Yet Henry was plagued by mysterious medical problems. During 1869 and again in 1870 he was treated for what a doctor described as "attacks of neuralgia of the head and face and in the region of the heart attended by palpitations and at times difficulty breathing." In December 1870, Henry abruptly retired from the Army.

Despite his ailments, he still had connections and money. And although he did not need to work, in 1877 his friends and relatives peppered the new administration of President Rutherford B. Hayes with pleas that Henry get the State Department post of charge d' affaires in Denmark.

Two dozen letters came in from a host of backers. Civil War hero Gen. William T. Sherman, then commander of the U.S. Army, wrote. So did the famous admiral, David D. Porter, on behalf of "my esteemed friend." Rathbone's old Civil War commander, Burnside, praised his gallantry and intelligence, adding, "I have a great interest in his welfare and advancement."

Yet most of the correspondence is curious for what it does not say about Henry -- the one thing he might have been most known for. Of all the letters, only two mention his role at Ford's Theatre. Had people forgotten? Was it inappropriate to mention? Was it unwise?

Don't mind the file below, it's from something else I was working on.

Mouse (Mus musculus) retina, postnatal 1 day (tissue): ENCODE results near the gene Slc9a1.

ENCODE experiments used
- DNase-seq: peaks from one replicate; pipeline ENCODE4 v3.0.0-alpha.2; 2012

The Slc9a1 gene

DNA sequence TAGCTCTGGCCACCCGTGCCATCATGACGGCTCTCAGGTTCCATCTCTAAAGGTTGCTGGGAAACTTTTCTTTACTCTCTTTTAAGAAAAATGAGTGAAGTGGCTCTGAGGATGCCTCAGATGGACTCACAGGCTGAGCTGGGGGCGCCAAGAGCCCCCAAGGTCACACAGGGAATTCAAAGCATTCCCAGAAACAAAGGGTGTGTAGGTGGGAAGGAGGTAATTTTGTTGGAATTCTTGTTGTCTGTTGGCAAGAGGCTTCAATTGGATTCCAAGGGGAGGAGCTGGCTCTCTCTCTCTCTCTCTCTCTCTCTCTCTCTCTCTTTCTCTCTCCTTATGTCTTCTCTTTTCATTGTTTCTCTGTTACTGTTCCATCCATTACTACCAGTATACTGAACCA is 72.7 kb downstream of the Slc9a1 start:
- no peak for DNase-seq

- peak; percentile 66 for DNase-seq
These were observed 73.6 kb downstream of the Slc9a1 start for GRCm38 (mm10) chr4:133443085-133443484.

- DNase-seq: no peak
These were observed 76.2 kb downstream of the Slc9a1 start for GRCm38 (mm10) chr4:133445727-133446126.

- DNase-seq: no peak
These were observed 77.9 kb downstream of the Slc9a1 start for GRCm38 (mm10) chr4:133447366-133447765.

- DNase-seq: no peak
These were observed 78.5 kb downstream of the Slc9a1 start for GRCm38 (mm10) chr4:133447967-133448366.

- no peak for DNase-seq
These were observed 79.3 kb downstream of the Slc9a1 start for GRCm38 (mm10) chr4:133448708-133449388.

Despite the effort, he didn't get the job.

There's no account of Henry's reaction, but his friends would tell the newspapers that over the next few years, he turned increasingly volatile. He became obsessed with the notion that Clara was going to leave him and take the children.

She was 48, and had wealth of her own. She was charming and elegant, and in photographs from around that time, she has a delicate face and a look of serenity. But her life with Henry must have been anguished, as he grew more estranged and hostile.

Shortly after his Albany visit, Henry, Clara, her sister Louise and the children, Harry, 13, Gerald, 12, and Pauline, 10, sailed from New York aboard the steamship Werra, bound for Germany. One story had it that Clara agreed to go only after Louise said she would go, too.

By December of 1883, according to a local German newspaper of the time, the five of them, along with a governess, had been living in an apartment on Heinrichstrasse in Hanover for about seven months.